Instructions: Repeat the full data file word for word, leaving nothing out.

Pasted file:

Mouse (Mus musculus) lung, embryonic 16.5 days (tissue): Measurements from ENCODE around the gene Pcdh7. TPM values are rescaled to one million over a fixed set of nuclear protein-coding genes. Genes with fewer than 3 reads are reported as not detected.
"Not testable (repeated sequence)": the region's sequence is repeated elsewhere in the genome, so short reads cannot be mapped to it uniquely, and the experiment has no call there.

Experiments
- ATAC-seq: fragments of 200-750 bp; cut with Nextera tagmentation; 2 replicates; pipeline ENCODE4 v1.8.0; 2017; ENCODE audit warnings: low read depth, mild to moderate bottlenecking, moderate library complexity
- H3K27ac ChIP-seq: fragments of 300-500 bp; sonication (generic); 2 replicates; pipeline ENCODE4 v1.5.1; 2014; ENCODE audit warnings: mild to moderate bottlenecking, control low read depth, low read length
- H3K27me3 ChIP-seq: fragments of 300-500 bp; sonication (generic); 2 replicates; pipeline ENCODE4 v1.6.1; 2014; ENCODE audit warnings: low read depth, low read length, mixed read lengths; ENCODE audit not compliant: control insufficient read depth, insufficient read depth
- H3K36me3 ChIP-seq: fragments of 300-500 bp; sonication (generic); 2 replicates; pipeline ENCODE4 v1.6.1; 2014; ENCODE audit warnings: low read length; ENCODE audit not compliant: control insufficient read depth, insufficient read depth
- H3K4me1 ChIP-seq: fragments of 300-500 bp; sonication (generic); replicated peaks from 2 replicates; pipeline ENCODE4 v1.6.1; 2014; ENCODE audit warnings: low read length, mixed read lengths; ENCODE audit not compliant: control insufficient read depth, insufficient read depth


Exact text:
Mouse (Mus musculus) lung, embryonic 16.5 days (tissue): Measurements from ENCODE around the gene Pcdh7. TPM values are rescaled to one million over a fixed set of nuclear protein-coding genes. Genes with fewer than 3 reads are reported as not detected.
"Not testable (repeated sequence)": the region's sequence is repeated elsewhere in the genome, so short reads cannot be mapped to it uniquely, and the experiment has no call there.

Experiments
- ATAC-seq: fragments of 200-750 bp; cut with Nextera tagmentation; 2 replicates; pipeline ENCODE4 v1.8.0; 2017; ENCODE audit warnings: low read depth, mild to moderate bottlenecking, moderate library complexity
- H3K27ac ChIP-seq: fragments of 300-500 bp; sonication (generic); 2 replicates; pipeline ENCODE4 v1.5.1; 2014; ENCODE audit warnings: mild to moderate bottlenecking, control low read depth, low read length
- H3K27me3 ChIP-seq: fragments of 300-500 bp; sonication (generic); 2 replicates; pipeline ENCODE4 v1.6.1; 2014; ENCODE audit warnings: low read depth, low read length, mixed read lengths; ENCODE audit not compliant: control insufficient read depth, insufficient read depth
- H3K36me3 ChIP-seq: fragments of 300-500 bp; sonication (generic); 2 replicates; pipeline ENCODE4 v1.6.1; 2014; ENCODE audit warnings: low read length; ENCODE audit not compliant: control insufficient read depth, insufficient read depth
- H3K4me1 ChIP-seq: fragments of 300-500 bp; sonication (generic); replicated peaks from 2 replicates; pipeline ENCODE4 v1.6.1; 2014; ENCODE audit warnings: low read length, mixed read lengths; ENCODE audit not compliant: control insufficient read depth, insufficient read depth